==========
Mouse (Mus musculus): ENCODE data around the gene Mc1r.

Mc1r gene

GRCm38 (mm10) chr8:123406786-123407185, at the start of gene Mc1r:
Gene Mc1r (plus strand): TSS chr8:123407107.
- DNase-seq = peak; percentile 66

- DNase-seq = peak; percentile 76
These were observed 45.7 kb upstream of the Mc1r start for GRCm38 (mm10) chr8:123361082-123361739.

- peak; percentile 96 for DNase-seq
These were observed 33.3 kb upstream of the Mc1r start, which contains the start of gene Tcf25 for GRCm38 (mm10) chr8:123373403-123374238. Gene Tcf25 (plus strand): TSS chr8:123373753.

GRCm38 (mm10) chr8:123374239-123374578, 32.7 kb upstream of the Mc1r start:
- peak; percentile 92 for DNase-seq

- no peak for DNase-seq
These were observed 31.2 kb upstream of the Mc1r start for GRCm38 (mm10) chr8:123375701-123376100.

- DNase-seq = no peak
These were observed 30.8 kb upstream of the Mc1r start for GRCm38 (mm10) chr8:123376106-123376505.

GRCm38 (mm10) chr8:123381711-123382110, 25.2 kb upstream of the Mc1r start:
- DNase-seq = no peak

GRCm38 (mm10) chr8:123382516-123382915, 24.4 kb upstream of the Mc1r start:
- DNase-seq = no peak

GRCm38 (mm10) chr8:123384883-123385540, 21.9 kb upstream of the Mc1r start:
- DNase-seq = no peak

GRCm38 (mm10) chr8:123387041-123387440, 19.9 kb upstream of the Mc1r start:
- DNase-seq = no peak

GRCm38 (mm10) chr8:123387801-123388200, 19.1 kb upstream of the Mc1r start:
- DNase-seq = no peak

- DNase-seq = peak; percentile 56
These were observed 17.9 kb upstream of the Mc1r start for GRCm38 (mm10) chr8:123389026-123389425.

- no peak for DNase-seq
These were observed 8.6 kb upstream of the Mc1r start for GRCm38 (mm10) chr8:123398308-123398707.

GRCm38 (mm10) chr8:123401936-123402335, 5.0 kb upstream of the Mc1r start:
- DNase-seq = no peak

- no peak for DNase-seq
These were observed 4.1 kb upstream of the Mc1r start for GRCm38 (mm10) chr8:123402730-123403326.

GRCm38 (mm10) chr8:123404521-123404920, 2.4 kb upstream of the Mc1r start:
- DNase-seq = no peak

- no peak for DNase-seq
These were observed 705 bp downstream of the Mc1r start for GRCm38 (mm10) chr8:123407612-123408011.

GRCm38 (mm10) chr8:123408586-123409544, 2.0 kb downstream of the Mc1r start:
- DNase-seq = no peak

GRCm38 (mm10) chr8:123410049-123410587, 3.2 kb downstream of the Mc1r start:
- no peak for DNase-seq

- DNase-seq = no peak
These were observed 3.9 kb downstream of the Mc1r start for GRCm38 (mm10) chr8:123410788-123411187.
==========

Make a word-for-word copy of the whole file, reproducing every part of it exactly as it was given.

Mouse (Mus musculus): ENCODE data around the gene Mc1r.

Mc1r gene

GRCm38 (mm10) chr8:123406786-123407185, at the start of gene Mc1r:
Gene Mc1r (plus strand): TSS chr8:123407107.
- DNase-seq = peak; percentile 66

- DNase-seq = peak; percentile 76
These were observed 45.7 kb upstream of the Mc1r start for GRCm38 (mm10) chr8:123361082-123361739.

- peak; percentile 96 for DNase-seq
These were observed 33.3 kb upstream of the Mc1r start, which contains the start of gene Tcf25 for GRCm38 (mm10) chr8:123373403-123374238. Gene Tcf25 (plus strand): TSS chr8:123373753.

GRCm38 (mm10) chr8:123374239-123374578, 32.7 kb upstream of the Mc1r start:
- peak; percentile 92 for DNase-seq

- no peak for DNase-seq
These were observed 31.2 kb upstream of the Mc1r start for GRCm38 (mm10) chr8:123375701-123376100.

- DNase-seq = no peak
These were observed 30.8 kb upstream of the Mc1r start for GRCm38 (mm10) chr8:123376106-123376505.

GRCm38 (mm10) chr8:123381711-123382110, 25.2 kb upstream of the Mc1r start:
- DNase-seq = no peak

GRCm38 (mm10) chr8:123382516-123382915, 24.4 kb upstream of the Mc1r start:
- DNase-seq = no peak

GRCm38 (mm10) chr8:123384883-123385540, 21.9 kb upstream of the Mc1r start:
- DNase-seq = no peak

GRCm38 (mm10) chr8:123387041-123387440, 19.9 kb upstream of the Mc1r start:
- DNase-seq = no peak

GRCm38 (mm10) chr8:123387801-123388200, 19.1 kb upstream of the Mc1r start:
- DNase-seq = no peak

- DNase-seq = peak; percentile 56
These were observed 17.9 kb upstream of the Mc1r start for GRCm38 (mm10) chr8:123389026-123389425.

- no peak for DNase-seq
These were observed 8.6 kb upstream of the Mc1r start for GRCm38 (mm10) chr8:123398308-123398707.

GRCm38 (mm10) chr8:123401936-123402335, 5.0 kb upstream of the Mc1r start:
- DNase-seq = no peak

- no peak for DNase-seq
These were observed 4.1 kb upstream of the Mc1r start for GRCm38 (mm10) chr8:123402730-123403326.

GRCm38 (mm10) chr8:123404521-123404920, 2.4 kb upstream of the Mc1r start:
- DNase-seq = no peak

- no peak for DNase-seq
These were observed 705 bp downstream of the Mc1r start for GRCm38 (mm10) chr8:123407612-123408011.

GRCm38 (mm10) chr8:123408586-123409544, 2.0 kb downstream of the Mc1r start:
- DNase-seq = no peak

GRCm38 (mm10) chr8:123410049-123410587, 3.2 kb downstream of the Mc1r start:
- no peak for DNase-seq

- DNase-seq = no peak
These were observed 3.9 kb downstream of the Mc1r start for GRCm38 (mm10) chr8:123410788-123411187.